2. Off-the-beaten-path Statistical Tests

Below is our selection of unusual statistical tests, as well as some well known tests presented in an non-standard (yet simpler) way. 

2.1. Testing for symmetry

This tests is used to check if the underlying distribution of your data has the same shape (mirrored) both on the left side and the right side of the median. It can be performed as follows.

One can compare R(x) = | 2 * Median – P.x – P.(1-x) | with that of a symmetric distribution, for various values of x between 0 and 0.5, to check if a distribution is symmetric around the median. The theoretical value of R(x) is zero regardless of x, if your empirical distribution is symmetric. Here P.x represents the x-th percentile. Other tests for symmetry can be found here. See illustration in this article

2.2. Testing for unimodality and other peculiarities

To test if a distribution is unimodal, several tests have been devised: the bandwidth test, the dip test, the excess mass test, the MAP test, the mode existence test, the run test, the span test, and the saddle test. The dip test is available in R. Read more here. Some of these tests, in case of multimodality, can tell you how many modes (or clusters) are in your data sets.

Other potential tests could be used, for instance to check if your data

  • has an an unbounded support domain (values can be arbitrarily large in absolute value given a large enough sample size),
  • if its support domain has some gaps (no value can exist in some particular sub-interval),
  • if its empirical density function (histogram) is bounded (an example of unbounded density is f(x) = 0.25 / SQRT(|x|) with x in [-1, 1])
  • Or test for infinite mean or infinite variance 

2.3. Testing whether or not there is some structure in your data

I investigated a metric that measures the presence or absence of a structure or pattern in a data set. The purpose is to measure the strength of the association between two variables, and generalizes the correlation coefficient in a few ways. In particular, it applies to non numeric data, for instance a list of pairs of keywords, with a number attached to each pair, measuring how close to each other the two keywords are. You would assume that if there is no pattern, these distance distributions (for successive values of the sample size) would have some kind of behavior uniquely characterizing the absence of structure, behavior that can be identified via simulations. Any deviation from this behavior would indicate the presence of a structure. See here for more details.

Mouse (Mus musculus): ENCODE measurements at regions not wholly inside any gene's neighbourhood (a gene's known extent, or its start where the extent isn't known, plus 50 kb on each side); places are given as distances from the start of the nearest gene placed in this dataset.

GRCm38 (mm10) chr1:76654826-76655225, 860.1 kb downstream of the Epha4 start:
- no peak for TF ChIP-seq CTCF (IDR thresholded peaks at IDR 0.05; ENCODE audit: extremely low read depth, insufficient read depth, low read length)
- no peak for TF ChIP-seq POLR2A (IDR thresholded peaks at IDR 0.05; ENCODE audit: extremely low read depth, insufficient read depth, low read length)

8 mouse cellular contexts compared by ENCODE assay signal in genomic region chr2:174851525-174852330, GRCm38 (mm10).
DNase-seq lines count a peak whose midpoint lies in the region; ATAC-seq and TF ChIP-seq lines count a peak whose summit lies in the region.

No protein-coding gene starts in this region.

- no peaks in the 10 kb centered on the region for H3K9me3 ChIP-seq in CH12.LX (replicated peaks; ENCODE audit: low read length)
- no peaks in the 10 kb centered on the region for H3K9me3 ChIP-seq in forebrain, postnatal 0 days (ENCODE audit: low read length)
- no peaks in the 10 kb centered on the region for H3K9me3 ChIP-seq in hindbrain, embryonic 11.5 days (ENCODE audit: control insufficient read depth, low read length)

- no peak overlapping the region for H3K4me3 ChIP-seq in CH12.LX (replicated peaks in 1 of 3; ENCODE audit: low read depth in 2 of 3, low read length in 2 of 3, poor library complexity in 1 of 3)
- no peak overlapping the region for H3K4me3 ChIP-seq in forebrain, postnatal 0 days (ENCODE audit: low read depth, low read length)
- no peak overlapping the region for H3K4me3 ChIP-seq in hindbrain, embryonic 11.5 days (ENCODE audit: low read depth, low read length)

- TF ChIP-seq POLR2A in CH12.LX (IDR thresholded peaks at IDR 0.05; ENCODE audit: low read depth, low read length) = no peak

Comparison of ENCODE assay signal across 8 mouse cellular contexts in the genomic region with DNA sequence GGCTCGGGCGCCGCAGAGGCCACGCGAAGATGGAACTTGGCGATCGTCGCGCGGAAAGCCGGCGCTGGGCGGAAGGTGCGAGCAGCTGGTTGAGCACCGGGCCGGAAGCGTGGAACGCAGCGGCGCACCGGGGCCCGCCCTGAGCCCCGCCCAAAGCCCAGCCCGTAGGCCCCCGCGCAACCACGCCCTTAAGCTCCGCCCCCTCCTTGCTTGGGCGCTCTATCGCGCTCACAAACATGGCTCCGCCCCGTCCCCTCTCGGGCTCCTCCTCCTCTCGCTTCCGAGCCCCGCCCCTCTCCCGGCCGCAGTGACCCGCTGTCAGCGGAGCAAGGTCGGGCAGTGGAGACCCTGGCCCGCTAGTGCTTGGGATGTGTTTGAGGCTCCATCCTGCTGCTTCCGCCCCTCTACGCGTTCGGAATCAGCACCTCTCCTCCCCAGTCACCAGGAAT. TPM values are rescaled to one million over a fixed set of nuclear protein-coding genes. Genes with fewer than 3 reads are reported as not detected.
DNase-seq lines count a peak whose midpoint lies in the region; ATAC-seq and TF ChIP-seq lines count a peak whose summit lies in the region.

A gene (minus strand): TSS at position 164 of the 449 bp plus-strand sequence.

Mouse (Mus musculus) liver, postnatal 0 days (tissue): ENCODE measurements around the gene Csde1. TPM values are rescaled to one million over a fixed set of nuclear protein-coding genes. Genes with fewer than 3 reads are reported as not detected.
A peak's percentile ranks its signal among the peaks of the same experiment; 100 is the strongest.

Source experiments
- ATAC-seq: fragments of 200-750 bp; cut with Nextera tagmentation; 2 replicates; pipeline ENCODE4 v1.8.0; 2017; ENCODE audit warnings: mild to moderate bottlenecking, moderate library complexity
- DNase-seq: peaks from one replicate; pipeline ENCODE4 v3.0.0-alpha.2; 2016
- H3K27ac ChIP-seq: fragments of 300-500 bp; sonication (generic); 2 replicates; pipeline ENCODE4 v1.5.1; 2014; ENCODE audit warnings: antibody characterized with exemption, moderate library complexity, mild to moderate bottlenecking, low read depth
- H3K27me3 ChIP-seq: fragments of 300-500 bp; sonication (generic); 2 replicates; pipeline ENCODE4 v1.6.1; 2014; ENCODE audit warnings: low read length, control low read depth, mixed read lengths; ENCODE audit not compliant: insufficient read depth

2.4. Testing for normality, with Excel

Traditional tests exist, for instance Chi-square or Kolmogorov-Smirnov. This also works for any distribution, not just the normal (Gaussian) one. And you can use it to compare too sets of data, or two-subsets corresponding to two different time periods, to check whether they have the same distribution or not, regardless of what that distribution is. Instead of comparing empirical PDF’s (probability distribution function) as in Kolmogorov-Smirnow, I use empirical percentiles (the inverse of the PDF), which are very easy to compute in Excel. See illustration (with Excel spreadsheet) in this article. I call it the percentile test.  I typically use it after normalizing the data, so that the median value is zero.

Among other things, I have used the percentile test to solve stochastic integral equations, that is, to find the exact equilibrium distribution attached to some chaotic dynamical systems. See my book, page 18 (download the spreadsheet listed below the chart on page 18) and page 74.

Note: A curious normality test consists in splitting your data Z  in two subsets X and Y of same size, and testing whether (X + Y) / SQRT(2) has the same distribution as Z. Explanations are provided here, and it works as long as the underlying theoretical variance is not infinite.

2.5. Tests for time series

Many assumptions could be tested, when dealing with time series observations. Sometimes, it is useful to first normalize the data by removing the trend, periodicity, outliers, and some noise. You could test if the data exhibits change points, that is, a sudden and long-term increase or decrease in observed values, usually the result of some event that took place at some point in time; see here for illustration. Or whether the change is more subtle, for instance there is no discontinuity, but the slope (trend) suddenly changes at one point. Or test whether some auto-correlations (lag-1, lag-2, and so on) are present. You can even compare the whole correlation structures of two paired time series, to check if they come from the same statistical model. Or you can perform model fitting: for instance, you suspect that your data follows an ARIMA time series model; then